GILBERT, TEMPE AND MESA ARIZONA DIVORCE AND FAMILY LAW LAWYER DISCUSSES SIGNIFICANT CHANGES TO FAMILY LAW STATUTES
Submitted by Attorney Douglas C. Gardner
As of January 1, 2013, Arizona Courts will no longer decide custody cases. Parents will no longer receive visitation with their children in divorce and other child related cases. There are several significant and important changes to Arizona statute that will go into effect on January 1, 2013. I hope I have your attention.
Many of these new changes are semantics, and simply a change in the words we use and the definition of those words. Courts will still undertake the same issues, but rather than entering orders for sole custody or joint custody, the Court will enter orders regarding which parent will be the “legal decision makers.”
Also, by definition, a parent will no longer have “visitation” but will have “parenting time.” Only grandparents and other non-parents can get court ordered “visitation.”
While peripherally, these changes will simply make it difficult for attorneys and judges to remember what the new jargon is, the real change will come as time marches on. These new changes are intended to dramatically further the co-parenting and the joint involvement of both parents.
Up through the late 1970s and early 1980s, the Courts were legally to consider the presumption that a mother was the parent with whom children of “tender years” were to reside with. This was legally eliminated some 30 years ago, but has continued to linger while slowly going away.
Over the last few years, there has been a dramatic additional shift towards having father’s more significantly involved. More and more judges are starting with the presumption of an equal parenting time plan rather than the presumption that mom will have the children except on alternating weekends.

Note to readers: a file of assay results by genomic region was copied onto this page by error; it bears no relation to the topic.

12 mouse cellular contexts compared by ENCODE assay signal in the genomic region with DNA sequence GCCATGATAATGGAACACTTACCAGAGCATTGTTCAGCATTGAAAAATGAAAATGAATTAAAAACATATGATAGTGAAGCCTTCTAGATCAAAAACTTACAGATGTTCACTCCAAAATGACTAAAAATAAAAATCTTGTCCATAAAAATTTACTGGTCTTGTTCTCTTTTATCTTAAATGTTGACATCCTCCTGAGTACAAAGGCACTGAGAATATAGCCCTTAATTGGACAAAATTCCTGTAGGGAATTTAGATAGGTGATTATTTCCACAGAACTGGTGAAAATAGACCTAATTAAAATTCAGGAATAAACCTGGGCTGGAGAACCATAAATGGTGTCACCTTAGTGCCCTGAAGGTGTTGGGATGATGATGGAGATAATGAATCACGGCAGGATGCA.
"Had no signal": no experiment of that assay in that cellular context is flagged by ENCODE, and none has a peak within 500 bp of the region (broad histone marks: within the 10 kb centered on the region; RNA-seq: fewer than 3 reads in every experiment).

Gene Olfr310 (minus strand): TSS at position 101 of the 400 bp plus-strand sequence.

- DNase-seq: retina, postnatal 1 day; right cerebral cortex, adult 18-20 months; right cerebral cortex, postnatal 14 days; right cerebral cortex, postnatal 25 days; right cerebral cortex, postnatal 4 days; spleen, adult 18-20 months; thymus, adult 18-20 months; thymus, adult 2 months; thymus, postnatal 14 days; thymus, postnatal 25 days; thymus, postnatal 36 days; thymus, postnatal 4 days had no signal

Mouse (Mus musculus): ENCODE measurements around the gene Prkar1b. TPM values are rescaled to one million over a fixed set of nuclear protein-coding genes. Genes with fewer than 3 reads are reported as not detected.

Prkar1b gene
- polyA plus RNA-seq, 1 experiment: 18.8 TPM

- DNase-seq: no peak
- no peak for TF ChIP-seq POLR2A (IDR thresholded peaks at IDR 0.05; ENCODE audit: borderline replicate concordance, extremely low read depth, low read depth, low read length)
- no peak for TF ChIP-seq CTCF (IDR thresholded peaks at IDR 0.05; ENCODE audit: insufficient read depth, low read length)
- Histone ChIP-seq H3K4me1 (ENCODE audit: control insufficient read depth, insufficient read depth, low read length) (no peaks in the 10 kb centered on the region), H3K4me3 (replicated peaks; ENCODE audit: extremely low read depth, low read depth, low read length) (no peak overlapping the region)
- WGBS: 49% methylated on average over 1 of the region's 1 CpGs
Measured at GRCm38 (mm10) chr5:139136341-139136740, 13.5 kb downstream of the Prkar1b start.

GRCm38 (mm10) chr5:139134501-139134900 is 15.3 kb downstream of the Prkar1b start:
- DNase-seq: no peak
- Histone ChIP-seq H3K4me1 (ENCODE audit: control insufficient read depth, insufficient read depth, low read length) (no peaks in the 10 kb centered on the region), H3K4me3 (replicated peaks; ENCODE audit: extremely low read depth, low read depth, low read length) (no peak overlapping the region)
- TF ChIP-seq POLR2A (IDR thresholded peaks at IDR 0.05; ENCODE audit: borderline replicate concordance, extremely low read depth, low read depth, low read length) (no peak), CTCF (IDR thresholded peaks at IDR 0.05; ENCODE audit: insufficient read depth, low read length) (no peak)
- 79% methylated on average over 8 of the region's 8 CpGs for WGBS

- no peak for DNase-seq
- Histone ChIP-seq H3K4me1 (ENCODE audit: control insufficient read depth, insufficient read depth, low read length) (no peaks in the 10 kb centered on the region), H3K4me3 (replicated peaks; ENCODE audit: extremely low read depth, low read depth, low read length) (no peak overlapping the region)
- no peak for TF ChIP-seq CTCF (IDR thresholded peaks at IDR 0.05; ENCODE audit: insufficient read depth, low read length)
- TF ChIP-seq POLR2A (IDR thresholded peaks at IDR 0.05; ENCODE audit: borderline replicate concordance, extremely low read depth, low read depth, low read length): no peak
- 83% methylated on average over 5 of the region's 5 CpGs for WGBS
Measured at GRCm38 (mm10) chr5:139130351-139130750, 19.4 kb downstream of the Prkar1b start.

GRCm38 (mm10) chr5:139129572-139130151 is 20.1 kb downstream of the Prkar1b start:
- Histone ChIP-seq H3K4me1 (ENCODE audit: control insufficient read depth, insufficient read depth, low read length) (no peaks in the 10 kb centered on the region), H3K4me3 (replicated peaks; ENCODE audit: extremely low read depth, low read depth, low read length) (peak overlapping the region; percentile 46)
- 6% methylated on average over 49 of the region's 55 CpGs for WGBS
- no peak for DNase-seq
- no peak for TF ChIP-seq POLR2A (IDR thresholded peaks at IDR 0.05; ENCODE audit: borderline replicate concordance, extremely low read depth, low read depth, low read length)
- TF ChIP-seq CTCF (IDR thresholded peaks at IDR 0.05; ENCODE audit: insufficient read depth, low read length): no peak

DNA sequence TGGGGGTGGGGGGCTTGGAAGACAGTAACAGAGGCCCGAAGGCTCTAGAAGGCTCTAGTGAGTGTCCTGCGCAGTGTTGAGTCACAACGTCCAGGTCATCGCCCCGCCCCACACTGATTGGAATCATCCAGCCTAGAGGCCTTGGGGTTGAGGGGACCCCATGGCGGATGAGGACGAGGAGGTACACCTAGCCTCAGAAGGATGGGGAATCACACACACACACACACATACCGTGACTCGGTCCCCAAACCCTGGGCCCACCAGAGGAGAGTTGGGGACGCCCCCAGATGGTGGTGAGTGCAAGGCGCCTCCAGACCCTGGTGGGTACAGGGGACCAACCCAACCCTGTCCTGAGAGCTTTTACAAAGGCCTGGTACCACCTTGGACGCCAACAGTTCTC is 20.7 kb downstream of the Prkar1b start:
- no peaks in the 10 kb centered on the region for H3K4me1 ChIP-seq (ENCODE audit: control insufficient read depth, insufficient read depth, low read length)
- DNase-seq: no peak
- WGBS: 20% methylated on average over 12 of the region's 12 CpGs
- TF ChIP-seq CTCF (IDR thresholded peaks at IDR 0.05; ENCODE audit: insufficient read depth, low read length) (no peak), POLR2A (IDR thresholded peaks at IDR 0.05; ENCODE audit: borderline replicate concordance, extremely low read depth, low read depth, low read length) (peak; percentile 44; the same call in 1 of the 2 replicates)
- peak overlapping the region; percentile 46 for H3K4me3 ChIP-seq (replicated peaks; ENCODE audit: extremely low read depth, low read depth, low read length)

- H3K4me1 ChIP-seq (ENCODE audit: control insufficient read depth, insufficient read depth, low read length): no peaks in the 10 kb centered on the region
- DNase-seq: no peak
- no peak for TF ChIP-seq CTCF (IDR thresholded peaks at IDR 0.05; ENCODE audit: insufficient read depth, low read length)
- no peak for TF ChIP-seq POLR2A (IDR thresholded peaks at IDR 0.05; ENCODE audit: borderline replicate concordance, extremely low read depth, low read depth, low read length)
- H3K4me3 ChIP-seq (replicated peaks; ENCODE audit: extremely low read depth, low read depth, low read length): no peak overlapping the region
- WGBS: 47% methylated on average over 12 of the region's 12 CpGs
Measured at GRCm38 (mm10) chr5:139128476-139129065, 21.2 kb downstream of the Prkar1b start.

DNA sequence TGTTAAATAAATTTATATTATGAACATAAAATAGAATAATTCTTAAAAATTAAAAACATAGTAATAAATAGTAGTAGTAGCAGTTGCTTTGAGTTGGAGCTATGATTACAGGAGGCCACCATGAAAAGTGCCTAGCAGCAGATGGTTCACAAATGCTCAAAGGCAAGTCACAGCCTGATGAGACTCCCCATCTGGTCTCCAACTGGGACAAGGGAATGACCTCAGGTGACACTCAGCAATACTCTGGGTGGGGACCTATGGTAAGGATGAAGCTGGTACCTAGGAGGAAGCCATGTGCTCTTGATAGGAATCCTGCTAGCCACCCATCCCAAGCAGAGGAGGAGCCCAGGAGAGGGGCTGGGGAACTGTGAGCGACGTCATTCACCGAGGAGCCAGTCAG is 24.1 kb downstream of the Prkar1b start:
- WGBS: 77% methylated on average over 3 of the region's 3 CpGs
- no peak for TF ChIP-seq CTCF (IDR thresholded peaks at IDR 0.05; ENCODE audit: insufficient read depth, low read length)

Another big change is the elimination from the list of items for the Court to consider in custody cases of “which parent has been the primary care provider.” This often favored mothers, as mothers more often provide the primary care for younger children. This has been replaced with “the past, present and potential future relationship between the parent and the child.” This more future looking consideration may have a very significant impact on many child related cases.
The long term effects of these changes are yet to be determined. The clear intent of the legislature is to ensure that there is no bias based upon the gender of the parents.
If you are involved in a divorce case or other parenting time case involving “legal decision making” (the new word for legal custody), or other simple or complex issues and want experienced legal representation, please call 800-899-2730 and ask to speak with Douglas C. Gardner, or visit our website at www.yourarizonadivorcelawyer.com.